Original image

Woody's Winners, NFL Week 8

Original image


What I've learned through seven weeks of NFL play this season:

  • Buffalo will win a few games before the season's over
  • Oakland will become a contender over the next three years
  • Teams have figured out how to beat New Orleans
  • Dallas has leadership issues and needs veteran help
  • It's no fun for anyone when games are blacked out
  • Tennessee is good enough to reach the Super Bowl
  • Any team can beat any other team on any given week

There are no particularly potent slices of brain food on that list, I know. But you have to admit, it's been a wild season thus far in several regards. Last week's 7-7 record brings me to 56-48 overall, but I know I'll ruin things with the number of upsets I've predicted for Week 8. When the games pan out, I'll either look like a fool, or I'll look like a lucky fool. Let's find out:


Green Bay (4-3) @ N.Y. Jets (5-1)

The New Meadowlands will be awash in a Sea of Green this Sunday as the Packers and Jets compare notes on how lucky they both are to have “moved on” from the Brett Favre days. New York has only allowed 12 QB hits this season, compared to 20+ for every other NFL team, so the Pack pass rush won’t have much effect. Both teams sport capable pass defenses, but Gotham can run the ball, and plans to do so early and often to control the line of scrimmage. If Aaron Rodgers can toss a few aerial bombs to keep the 747s at bay, he just might be able to shut down the airport. Too bad George Kennedy is a Jets fan.

Woody’s Winner: New York

FACT: The Packers have never beaten the Jets on the road.

Please click "more" to see my picks for the dozen other games scheduled for Week 8!


Denver (2-5) @ San Francisco (1-6)

The last thing both the Broncos and 49ers needed at this point in the season was a distraction. Denver gave up 59 points last week – at home – while San Francisco’s QB went down in a loss to punchless (and previously winless) Carolina. So let’s send these two teams across the Atlantic to London to play at Wembley Stadium in front of a bunch of fans yelling things like “Sissies wear pads!” and “Wot’s up with the funny-shaped ball?” The Golden Gate guys are just trying to stay afloat, while the Mile High men could still salvage their season. That glimmer of hope, and the anger of last week’s embarrassing show, will make all the difference for Denver.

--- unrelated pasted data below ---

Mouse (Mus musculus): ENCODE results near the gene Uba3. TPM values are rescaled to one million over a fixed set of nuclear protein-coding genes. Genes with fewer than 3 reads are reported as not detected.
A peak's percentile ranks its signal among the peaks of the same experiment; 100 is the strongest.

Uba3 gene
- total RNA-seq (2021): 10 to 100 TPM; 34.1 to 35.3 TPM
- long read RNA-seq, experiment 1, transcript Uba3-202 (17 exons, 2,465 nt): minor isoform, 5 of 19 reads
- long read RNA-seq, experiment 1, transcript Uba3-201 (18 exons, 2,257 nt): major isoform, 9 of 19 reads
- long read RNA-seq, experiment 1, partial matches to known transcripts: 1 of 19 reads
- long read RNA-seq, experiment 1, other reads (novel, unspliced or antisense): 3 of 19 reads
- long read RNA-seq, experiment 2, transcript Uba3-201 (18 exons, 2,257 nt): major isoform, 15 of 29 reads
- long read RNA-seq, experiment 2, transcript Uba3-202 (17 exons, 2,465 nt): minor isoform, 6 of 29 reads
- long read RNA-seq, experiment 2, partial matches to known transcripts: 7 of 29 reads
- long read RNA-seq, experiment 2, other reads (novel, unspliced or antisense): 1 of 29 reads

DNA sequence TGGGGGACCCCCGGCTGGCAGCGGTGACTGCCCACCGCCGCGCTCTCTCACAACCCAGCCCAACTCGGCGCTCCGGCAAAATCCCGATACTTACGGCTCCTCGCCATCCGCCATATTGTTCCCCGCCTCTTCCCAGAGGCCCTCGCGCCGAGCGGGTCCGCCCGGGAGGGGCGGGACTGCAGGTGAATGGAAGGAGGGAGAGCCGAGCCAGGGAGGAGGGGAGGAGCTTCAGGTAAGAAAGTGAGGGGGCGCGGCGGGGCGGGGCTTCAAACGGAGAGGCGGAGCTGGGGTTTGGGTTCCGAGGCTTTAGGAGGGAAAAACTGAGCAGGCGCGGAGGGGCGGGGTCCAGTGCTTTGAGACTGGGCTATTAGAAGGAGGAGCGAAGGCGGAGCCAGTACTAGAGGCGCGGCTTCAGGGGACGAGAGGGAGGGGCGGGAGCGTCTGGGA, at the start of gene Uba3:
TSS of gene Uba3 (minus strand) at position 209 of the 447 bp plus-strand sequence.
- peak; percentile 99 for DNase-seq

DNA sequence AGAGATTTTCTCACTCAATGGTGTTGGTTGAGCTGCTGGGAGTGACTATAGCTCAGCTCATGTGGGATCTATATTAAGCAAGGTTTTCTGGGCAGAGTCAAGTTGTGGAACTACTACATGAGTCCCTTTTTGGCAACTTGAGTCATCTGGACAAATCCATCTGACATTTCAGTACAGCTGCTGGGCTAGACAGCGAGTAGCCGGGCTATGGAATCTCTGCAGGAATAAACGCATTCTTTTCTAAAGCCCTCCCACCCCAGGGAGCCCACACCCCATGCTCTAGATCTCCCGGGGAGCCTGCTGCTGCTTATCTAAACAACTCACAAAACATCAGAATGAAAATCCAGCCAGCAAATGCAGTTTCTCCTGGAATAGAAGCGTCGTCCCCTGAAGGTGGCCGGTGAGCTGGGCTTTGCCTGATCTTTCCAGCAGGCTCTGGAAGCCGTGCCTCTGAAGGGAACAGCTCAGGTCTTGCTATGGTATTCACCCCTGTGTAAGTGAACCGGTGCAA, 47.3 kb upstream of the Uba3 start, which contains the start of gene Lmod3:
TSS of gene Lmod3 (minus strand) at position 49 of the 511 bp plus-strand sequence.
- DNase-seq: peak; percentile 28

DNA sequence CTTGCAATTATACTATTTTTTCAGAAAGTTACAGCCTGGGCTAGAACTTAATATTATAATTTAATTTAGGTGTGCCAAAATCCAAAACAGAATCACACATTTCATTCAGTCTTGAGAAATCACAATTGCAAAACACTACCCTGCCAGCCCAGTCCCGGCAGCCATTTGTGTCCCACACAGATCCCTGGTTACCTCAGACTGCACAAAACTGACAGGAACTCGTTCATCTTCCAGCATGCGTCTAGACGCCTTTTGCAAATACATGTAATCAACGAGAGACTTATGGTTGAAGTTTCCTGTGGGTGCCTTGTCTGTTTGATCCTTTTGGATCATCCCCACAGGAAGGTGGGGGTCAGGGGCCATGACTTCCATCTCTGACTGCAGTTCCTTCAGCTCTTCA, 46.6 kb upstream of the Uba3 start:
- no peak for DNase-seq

Woody’s Winner: Denver

FACT: In 1989, the 49ers shellacked the Broncos 55-10 in Super Bowl XXIV.


Jacksonville (3-4) @ Dallas (1-5)

The Cowboys’ offense has racked up plenty of yardage this season, but mistakes regularly keep them out of the end zone. The solution is to crank out a few long plays, and QB Jon Kitna will have that opportunity against a Jaguars defense that has allowed more 20+ yard pass plays (28 of them) than any other team in the NFL. While Cowboys Stadium is gorgeous, the home team is 0-3 there this season, and it’s sure deafening when 100,000 fans boo in unison. As long as the Silver can contain RB Maurice Jones-Drew, they have no reason to lose this game. But that hasn’t mattered so far this season, has it? Still…

Woody’s Winner: Dallas

FACT: Jacksonville’s QBs have thrown more interceptions (11) than anyone else in the AFC.


Miami (3-3) @ Cincinnati (2-4)